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whole time he talked of nothing but the virtues and beauties of Emily ('the Countess' as he called her). This is the night of the McArthur's ball. Rain poured, but we went in the carriage at eight. It was a very nice party, at least everybody thinks so. I do not think the like, for no one ever introduced me to anybody, and as I did not know a single officer that was there of course they did not dance with me. Nevertheless I danced very much with Smythes and Skinners and those I did know, as my shoes, which are full of holes, will testify. But I think it a great shame that Mr McArthur, Kate or even Alice did not introduce me to anybody, and there were lots of gentlemen there, and there was Alice dancing round, because she knows people and gets introduced. But Mr M. did not behave at all well to me. When Kate and Minna and I were sitting alone on a bench, and they had been all dancing and I had missed that one, he comes up with a gentleman to Kate, introduces her, and then goes off again and brings up another, an officer, to Minna, who was sitting with me, and there was I left alone. He never introduced a single soul to me all night, nor took the slightest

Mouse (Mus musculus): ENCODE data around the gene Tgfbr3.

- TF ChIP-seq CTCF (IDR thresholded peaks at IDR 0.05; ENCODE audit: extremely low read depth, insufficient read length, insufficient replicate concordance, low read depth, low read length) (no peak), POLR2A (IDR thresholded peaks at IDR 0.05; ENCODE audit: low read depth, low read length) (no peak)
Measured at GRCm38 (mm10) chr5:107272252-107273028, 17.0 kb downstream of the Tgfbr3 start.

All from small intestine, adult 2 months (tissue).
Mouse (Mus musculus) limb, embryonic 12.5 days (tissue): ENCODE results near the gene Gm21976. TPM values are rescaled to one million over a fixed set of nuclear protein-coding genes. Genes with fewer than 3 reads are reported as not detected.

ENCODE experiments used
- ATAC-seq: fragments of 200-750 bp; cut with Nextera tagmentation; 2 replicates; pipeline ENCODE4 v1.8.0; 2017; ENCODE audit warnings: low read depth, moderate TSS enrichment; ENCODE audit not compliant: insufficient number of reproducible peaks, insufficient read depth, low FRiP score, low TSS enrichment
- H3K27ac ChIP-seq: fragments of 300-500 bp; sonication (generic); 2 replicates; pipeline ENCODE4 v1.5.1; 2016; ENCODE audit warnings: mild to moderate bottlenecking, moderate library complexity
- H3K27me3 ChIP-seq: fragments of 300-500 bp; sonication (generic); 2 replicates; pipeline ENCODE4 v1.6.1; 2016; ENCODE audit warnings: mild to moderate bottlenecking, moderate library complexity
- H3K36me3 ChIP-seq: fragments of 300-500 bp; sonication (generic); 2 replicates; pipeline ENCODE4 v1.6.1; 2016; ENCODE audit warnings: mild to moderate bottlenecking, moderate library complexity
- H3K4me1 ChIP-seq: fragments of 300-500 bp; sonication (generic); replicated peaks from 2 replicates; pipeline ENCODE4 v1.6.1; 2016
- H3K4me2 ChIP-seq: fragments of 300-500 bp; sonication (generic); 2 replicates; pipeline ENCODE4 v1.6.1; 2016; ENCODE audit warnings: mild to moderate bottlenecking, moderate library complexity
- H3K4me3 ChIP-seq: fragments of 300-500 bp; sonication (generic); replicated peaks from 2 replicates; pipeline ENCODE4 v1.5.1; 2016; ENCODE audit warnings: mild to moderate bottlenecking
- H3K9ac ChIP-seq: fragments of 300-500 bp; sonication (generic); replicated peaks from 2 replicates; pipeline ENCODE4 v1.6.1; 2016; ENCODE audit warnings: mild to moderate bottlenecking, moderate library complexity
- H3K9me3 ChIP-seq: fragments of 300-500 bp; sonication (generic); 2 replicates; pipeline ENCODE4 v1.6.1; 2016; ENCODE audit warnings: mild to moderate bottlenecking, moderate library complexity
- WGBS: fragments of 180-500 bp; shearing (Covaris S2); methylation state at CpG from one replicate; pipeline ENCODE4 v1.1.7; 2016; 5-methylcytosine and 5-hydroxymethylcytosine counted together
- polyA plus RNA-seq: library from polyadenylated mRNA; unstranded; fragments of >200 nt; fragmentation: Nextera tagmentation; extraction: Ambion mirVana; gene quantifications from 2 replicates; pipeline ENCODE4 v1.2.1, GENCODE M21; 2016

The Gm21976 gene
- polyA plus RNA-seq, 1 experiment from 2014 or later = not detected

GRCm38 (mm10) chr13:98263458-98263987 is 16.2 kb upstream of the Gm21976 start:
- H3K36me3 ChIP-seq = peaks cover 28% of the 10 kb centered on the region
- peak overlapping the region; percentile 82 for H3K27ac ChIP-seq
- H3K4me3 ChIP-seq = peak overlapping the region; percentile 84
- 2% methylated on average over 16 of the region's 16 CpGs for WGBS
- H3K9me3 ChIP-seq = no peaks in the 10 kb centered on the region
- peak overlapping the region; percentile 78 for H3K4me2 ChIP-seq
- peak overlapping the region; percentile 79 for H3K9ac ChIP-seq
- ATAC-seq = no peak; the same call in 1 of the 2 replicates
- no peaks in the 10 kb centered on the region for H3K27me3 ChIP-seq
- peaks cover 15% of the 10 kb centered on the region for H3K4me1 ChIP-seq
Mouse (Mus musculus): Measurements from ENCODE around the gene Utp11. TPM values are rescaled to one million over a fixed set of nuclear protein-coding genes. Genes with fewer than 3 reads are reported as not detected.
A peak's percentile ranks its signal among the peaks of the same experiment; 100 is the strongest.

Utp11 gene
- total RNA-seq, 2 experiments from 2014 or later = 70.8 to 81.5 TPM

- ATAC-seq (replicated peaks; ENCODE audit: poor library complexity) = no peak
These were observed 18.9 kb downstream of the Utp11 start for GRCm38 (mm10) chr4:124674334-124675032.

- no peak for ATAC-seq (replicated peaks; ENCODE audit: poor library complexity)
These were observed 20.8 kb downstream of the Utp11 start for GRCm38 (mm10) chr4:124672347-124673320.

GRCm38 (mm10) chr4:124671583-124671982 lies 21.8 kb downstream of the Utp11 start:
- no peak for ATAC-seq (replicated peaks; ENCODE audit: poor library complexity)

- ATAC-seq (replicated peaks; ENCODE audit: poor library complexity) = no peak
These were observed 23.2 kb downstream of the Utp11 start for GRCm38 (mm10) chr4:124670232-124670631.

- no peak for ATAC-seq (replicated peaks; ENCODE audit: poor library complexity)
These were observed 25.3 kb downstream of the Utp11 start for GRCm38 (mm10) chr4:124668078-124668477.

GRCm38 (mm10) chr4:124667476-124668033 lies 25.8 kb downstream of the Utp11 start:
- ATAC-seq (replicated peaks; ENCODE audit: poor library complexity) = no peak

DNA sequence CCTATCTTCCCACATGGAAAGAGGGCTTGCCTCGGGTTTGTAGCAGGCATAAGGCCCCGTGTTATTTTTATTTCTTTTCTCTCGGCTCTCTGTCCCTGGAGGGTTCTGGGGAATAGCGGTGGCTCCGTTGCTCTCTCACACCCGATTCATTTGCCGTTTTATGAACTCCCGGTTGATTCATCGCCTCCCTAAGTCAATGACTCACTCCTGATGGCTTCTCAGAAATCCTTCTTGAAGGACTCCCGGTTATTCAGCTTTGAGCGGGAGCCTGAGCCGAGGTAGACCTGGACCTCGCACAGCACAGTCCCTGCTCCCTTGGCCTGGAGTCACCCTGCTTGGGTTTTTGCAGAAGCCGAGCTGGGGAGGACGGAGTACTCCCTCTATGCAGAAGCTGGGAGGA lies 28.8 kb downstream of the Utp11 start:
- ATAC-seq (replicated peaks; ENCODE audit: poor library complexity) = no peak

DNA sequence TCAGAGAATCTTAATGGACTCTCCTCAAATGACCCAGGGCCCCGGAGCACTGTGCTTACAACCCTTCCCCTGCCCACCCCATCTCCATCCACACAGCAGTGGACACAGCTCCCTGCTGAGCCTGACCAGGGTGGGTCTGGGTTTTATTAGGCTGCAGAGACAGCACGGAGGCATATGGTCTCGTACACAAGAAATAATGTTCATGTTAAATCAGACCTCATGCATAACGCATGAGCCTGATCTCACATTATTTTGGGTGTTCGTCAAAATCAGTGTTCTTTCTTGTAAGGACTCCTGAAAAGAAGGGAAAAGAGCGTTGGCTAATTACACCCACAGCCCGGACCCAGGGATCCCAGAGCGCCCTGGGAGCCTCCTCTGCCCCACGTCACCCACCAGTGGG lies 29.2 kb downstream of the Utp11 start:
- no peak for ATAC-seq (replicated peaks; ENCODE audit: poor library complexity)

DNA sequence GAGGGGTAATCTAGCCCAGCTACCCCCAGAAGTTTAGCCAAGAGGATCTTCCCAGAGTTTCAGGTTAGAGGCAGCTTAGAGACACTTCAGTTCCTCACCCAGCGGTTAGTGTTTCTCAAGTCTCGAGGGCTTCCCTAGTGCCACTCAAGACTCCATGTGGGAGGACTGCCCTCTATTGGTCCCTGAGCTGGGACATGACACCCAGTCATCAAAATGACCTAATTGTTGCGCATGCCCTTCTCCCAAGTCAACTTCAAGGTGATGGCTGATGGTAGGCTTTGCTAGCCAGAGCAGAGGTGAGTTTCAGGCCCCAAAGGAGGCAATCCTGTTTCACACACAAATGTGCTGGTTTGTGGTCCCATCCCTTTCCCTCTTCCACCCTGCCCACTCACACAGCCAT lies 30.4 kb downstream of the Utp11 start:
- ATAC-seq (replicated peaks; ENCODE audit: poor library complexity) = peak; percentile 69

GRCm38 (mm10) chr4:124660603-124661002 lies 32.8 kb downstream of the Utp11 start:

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One of Blanche's early notebooks compiled when she was a child living in Darling Point, contains miscellaneous text and poetry including a sonnet relating to the wild Christmas Bush which grew in profusion along Darling Point Road.

Sonnet of Darling Pt, 25 Dec 1850

Pluck the red Christian bush
Preposterous man,
At theft it needs must blush
You never can -
For him who died upon the blessed cross
It bleeds not, - At this birth
The morning stars did sing
"Joy to the Earth"
Then every tree
Declared this glory
Well may this blush for thee.

Blanche Mitchell died of consumption in 1869, aged twenty-six years old.

 

Carthona